Ecosystems are transboundary
15 May 2013 | Article
In early 2013, two bordering provinces of Thailand and Cambodia discussed possible transboundary collaboration. A group of 34 representatives from communities, academy, local government offices in Trat, as well as a team of the Sustainable Development Foundation and IUCN, travelled to Koh Kong, Cambodia to meet with H.E. Say Socheat, Deputy Governor of Koh Kong province, and other officials, as part of the European Union funded project Building Resilience to Climate Change Impacts in Coastal Southeast Asia (BCR).
"Ecosystems don’t stop at country borders. This is why the BCR project is trying to explore the potential for transboundary collaboration", says Robert Mather, Head of IUCN Southeast Asia Group.
The local communities of both Koh Kong and Trat depend heavily on the ocean, where fishing for coastal and marine resources are their metier. With climate change altering weather patterns and sea temperatures, both communities are facing an increase of risk to their livelihoods and long-standing practices.
Resource management in Koh Kong...
The Thai guests were able to learn from Koh Kong’s Deputy Governor and senior governmental officials about their strategies to natural resource management, community development, climate change and a history of the founding of the province in 1968.
“The provincial development policy is looking to improve agriculture and to diversify the crop system, fishery and general natural resource protection,” says Sek Sam Ol, Director of the Koh Kong Department of Investment and Planning. “We are also focusing on developing infrastructure such as roads, markets, small-scale irrigation systems, waste management, schools, health centres and giving low-interest loans. Our marine conservation has been of coral, seagrass and mangroves, which can lead to eco-tourism.”
Meas Sophal, Deputy Director of the General Department of Administration of Nature Conservation and Protection in the Ministry of Environment, points out some problems encountered in the past, such as the lack of awareness, no boundary demarcation markers, and illegal fishery.
“The ecosystem is changing, and livelihoods are threatened,” indicates Sophal. “We are experiencing severe landward beach migration and coastal mangrove deforestation. Our methodology is to establish mechanisms to manage the area, obtain a budget, raise awareness of law and regulations, build capacity and initiate pilot projects and long-term plans that can integrate with other agencies.”
Information on rare species is vital to know for the participants from Trat as both provinces share the same waters and animal migration patterns.
“There are 21 vulnerable species, which include a whale, the Irrawaddy dolphin, seahorses and some species of seagrass,” says Laon Kiry, Chief of Koh Kong Fishery Cantonment. “In 2012, no dolphin was found dead and we released two sea turtles back to the sea”, he adds.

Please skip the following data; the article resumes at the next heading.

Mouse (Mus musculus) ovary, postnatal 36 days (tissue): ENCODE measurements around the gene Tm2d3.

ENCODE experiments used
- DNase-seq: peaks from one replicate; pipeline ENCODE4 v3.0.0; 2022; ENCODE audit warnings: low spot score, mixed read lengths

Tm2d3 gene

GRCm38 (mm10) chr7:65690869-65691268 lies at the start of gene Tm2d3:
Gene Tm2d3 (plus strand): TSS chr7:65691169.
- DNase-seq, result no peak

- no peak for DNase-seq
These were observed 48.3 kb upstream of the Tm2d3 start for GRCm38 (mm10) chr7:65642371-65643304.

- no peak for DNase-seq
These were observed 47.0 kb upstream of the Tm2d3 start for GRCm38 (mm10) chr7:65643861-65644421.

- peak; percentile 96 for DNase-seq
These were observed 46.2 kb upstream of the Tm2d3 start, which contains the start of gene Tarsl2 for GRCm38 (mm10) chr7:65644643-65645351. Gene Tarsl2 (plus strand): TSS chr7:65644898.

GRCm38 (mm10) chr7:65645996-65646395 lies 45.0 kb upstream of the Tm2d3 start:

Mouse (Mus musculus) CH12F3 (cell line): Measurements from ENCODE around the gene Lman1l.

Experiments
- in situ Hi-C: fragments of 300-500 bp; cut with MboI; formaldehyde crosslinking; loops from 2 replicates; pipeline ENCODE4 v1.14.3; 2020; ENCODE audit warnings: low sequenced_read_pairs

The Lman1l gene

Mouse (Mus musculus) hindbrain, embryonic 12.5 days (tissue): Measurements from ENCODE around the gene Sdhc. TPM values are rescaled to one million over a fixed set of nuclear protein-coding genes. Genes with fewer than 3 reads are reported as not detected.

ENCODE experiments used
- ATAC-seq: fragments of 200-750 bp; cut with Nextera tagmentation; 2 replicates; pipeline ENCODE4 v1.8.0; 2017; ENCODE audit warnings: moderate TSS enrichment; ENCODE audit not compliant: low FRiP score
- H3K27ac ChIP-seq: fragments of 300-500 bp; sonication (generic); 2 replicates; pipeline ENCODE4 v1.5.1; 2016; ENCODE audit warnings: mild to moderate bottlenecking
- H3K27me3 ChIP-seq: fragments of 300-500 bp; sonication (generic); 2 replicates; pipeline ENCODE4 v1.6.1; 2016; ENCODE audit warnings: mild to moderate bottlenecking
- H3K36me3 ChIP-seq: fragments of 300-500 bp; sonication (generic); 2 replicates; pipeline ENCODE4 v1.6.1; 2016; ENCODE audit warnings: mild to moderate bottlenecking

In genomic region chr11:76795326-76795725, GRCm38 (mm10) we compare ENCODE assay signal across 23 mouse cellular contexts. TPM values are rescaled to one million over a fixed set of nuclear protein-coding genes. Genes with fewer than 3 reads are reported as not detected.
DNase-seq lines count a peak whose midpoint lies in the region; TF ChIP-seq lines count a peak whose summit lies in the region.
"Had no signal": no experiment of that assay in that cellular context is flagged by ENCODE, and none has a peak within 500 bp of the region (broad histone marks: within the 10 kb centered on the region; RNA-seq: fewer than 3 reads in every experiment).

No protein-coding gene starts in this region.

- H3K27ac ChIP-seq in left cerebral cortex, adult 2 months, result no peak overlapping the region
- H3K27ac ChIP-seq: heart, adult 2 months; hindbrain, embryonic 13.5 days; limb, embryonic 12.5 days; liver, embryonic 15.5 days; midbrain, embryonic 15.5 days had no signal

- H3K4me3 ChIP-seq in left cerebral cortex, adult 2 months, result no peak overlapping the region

… and in Trat
The representatives of Mai Root and Laem Klat shared similar experiences.
“Our sustainable management of natural resources includes crab banks, zoning of conservation areas and mangrove management,” says Surasak Intaraprasert, who was once the sub-district head and now still plays a vital role in the community.
Intaraprasert also relates to Koh Kong’s efforts to save special species. Mai Root has started a voluntary group to watch and conserve the dolphins and dugongs.
“We have more than 150 dolphins!” However, Trat province still lacks an official fisher folk association that can be the negotiating voice to the government.
Mai Root is also engaged in diversifying occupation, in response to climate change. They are engaged in herbal massage, bakery, ecotourism, and marketing. Community level responses are also present in Laem Klat through a savings and conservation group. As both Koh Kong and Trat learned about their adaptation strategies, the more it became apparent that such knowledge should be shared.
“What I learned from the trip is that the Koh Kong government has really made a culture of not harming dolphins, by connecting it to cultural values of luck,” explains Intaraprasert. “Protecting the dolphins would bring good luck, and save the diminishing vulnerable species. This is something we want to bring to Trat.”
Another approach to natural resource management is the use of multi-stakeholder participation in ecosystem-based adaptation. The various Thai participants to Koh Kong reflected different sectors relating to governmental organizations, local government, villagers, academia and NGOs. By bringing all actors to the table, natural resources are looked after from every angle, efforts and budget can be allocated and synchronized, and conflict is appeased.
The meeting has laid the foundation for future transboundary collaboration between the two provinces. The participants concluded to move forward with a committee of representatives comprised of officials and community members from Trat and Koh Kong. The committee will focus on coastal resources and management issues.
“It was good to hear from the governor,” exclaims Intaraprasert. “Cooperation is next, where both provinces will make their own committees, then have those two meet.”
The collaboration of Koh Kong and Trat will focus on a sound coastal and marine resource management that ramifies to a thriving local economy, sustainable livelihoods for small-scale fisher families, and an ecosystem that is cared for by people that depend on it.
Ecosystems don’t stop at borders, and species do not know checkpoints. Koh Kong and Trat have taken an important step to preserve their environment and prepare for a changing world.
By Lean Deleon, Communications Officer, Sustainable Development Foundation